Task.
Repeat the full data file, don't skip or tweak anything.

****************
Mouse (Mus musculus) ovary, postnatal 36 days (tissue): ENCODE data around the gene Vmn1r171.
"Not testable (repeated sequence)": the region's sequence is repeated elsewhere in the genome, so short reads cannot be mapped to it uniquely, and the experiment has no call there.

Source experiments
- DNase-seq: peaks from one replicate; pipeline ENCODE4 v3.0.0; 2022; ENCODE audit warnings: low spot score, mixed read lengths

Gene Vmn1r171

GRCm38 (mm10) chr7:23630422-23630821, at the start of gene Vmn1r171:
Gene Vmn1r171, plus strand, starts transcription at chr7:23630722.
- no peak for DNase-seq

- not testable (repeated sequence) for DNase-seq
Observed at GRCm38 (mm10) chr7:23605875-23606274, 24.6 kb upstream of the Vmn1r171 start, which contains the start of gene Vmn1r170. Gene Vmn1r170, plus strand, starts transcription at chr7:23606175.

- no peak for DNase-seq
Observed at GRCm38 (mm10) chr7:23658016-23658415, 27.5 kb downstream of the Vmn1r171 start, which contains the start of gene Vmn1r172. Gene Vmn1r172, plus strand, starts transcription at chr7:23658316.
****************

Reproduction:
Mouse (Mus musculus) ovary, postnatal 36 days (tissue): ENCODE data around the gene Vmn1r171.
"Not testable (repeated sequence)": the region's sequence is repeated elsewhere in the genome, so short reads cannot be mapped to it uniquely, and the experiment has no call there.

Source experiments
- DNase-seq: peaks from one replicate; pipeline ENCODE4 v3.0.0; 2022; ENCODE audit warnings: low spot score, mixed read lengths

Gene Vmn1r171

GRCm38 (mm10) chr7:23630422-23630821, at the start of gene Vmn1r171:
Gene Vmn1r171, plus strand, starts transcription at chr7:23630722.
- no peak for DNase-seq

- not testable (repeated sequence) for DNase-seq
Observed at GRCm38 (mm10) chr7:23605875-23606274, 24.6 kb upstream of the Vmn1r171 start, which contains the start of gene Vmn1r170. Gene Vmn1r170, plus strand, starts transcription at chr7:23606175.

- no peak for DNase-seq
Observed at GRCm38 (mm10) chr7:23658016-23658415, 27.5 kb downstream of the Vmn1r171 start, which contains the start of gene Vmn1r172. Gene Vmn1r172, plus strand, starts transcription at chr7:23658316.